Linear programming relaxation

From Wikipedia, the free encyclopedia
Jump to: navigation, search
A (general) integer program and its LP-relaxation

In mathematics, the linear programming relaxation of a 0-1 integer program is the problem that arises by replacing the constraint that each variable must be 0 or 1 by a weaker constraint, that each variable belong to the interval [0,1].

That is, for each constraint of the form

x_i\in\{0,1\}

of the original integer program, one instead uses a pair of linear constraints

0 \le x_i \le 1.

The resulting relaxation is a linear program, hence the name. This relaxation technique transforms an NP-hard optimization problem (integer programming) into a related problem that is solvable in polynomial time (linear programming); the solution to the relaxed linear program can be used to gain information about the solution to the original integer program.

Example[edit]

Consider the set cover problem, the linear programming relaxation of which was first considered by Lovász (1975). In this problem, one is given as input a family of sets F = {S0, S1, ...}; the task is to find a subfamily, with as few sets as possible, having the same union as F.

To formulate this as a 0-1 integer program, form an indicator variable xi for each set Si, that takes the value 1 when Si belongs to the chosen subfamily and 0 when it does not. Then a valid cover can be described by an assignment of values to the indicator variables satisfying the constraints

\textstyle x_i\in\{0,1\}

(that is, only the specified indicator variable values are allowed) and, for each element ej of the union of F,

\textstyle \sum_{\{i\mid e_j\in S_i\}} x_i \ge 1

(that is, each element is covered). The minimum set cover corresponds to the assignment of indicator variables satisfying these constraints and minimizing the linear objective function

\textstyle \min \sum_i x_i.

The linear programming relaxation of the set cover problem describes a fractional cover in which the input sets are assigned weights such that the total weight of the sets containing each element is at least one and the total weight of all sets is minimized.

As a specific example of the set cover problem, consider the instance F = {{a, b}, {b, c}, {a, c}}. There are three optimal set covers, each of which includes two of the three given sets. Thus, the optimal value of the objective function of the corresponding 0-1 integer program is 2, the number of sets in the optimal covers. However, there is a fractional solution in which each set is assigned the weight 1/2, and for which the total value of the objective function is 3/2. Thus, in this example, the linear programming relaxation has a value differing from that of the unrelaxed 0-1 integer program.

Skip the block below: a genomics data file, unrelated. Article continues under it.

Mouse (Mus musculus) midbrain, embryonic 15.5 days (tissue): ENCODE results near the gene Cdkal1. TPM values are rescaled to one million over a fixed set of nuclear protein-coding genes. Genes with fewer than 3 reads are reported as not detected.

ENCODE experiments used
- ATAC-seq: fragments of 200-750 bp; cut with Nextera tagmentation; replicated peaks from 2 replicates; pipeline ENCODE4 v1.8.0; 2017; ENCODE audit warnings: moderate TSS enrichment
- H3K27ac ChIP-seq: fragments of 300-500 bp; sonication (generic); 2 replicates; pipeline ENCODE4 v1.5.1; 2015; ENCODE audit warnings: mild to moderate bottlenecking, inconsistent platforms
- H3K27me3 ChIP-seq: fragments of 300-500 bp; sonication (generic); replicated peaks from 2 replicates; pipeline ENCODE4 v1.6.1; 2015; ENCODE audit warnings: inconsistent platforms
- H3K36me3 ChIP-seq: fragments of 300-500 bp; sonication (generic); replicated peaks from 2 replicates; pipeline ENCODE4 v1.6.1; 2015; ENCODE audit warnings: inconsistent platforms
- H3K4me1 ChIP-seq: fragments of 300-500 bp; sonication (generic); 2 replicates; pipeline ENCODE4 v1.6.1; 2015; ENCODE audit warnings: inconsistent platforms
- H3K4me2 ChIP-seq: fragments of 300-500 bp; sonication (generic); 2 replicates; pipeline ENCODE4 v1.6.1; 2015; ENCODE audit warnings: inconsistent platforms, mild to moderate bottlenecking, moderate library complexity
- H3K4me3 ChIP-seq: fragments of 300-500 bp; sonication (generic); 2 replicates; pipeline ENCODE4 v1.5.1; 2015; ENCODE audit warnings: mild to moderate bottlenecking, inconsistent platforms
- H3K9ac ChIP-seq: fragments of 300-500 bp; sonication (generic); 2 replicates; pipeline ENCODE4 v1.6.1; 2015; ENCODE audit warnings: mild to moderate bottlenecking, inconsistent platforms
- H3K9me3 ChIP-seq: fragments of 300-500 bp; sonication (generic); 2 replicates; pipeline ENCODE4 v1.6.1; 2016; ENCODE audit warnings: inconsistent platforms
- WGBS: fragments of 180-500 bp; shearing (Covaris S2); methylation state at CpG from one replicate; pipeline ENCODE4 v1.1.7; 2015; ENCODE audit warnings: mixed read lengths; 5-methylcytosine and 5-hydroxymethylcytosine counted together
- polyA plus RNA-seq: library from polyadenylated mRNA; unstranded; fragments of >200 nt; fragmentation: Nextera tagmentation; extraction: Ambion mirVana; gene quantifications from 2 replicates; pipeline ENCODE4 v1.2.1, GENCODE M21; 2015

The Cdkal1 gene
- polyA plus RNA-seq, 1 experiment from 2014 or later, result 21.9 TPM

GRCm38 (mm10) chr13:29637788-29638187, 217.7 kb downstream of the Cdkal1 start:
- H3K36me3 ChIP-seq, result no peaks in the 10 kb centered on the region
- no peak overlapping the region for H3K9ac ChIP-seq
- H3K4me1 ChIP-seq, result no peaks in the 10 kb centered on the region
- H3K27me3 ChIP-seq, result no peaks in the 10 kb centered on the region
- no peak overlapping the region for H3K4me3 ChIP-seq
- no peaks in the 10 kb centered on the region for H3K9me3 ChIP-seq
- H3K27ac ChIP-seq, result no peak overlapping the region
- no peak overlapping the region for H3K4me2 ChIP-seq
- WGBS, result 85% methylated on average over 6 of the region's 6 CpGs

Solution quality of relaxed and original programs[edit]

The linear programming relaxation of an integer program may be solved using any standard linear programming technique. If the optimal solution to the linear program happens to have all variables either 0 or 1, it will also be an optimal solution to the original integer program. However, this is generally not true, except for some special cases (e.g., problems with totally unimodular matrix specifications.)

In all cases, though, the solution quality of the linear program is at least as good as that of the integer program, because any integer program solution would also be a valid linear program solution. That is, in a maximization problem, the relaxed program has a value greater than or equal to that of the original program, while in a minimization problem such as the set cover problem the relaxed program has a value smaller than or equal to that of the original program. Thus, the relaxation provides an optimistic bound on the integer program's solution.

In the example instance of the set cover problem described above, in which the relaxation has an optimal solution value of 3/2, we can deduce that the optimal solution value of the unrelaxed integer program is at least as large. Since the set cover problem has solution values that are integers (the numbers of sets chosen in the subfamily), the optimal solution quality must be at least as large as the next larger integer, 2. Thus, in this instance, despite having a different value from the unrelaxed problem, the linear programming relaxation gives us a tight lower bound on the solution quality of the original problem.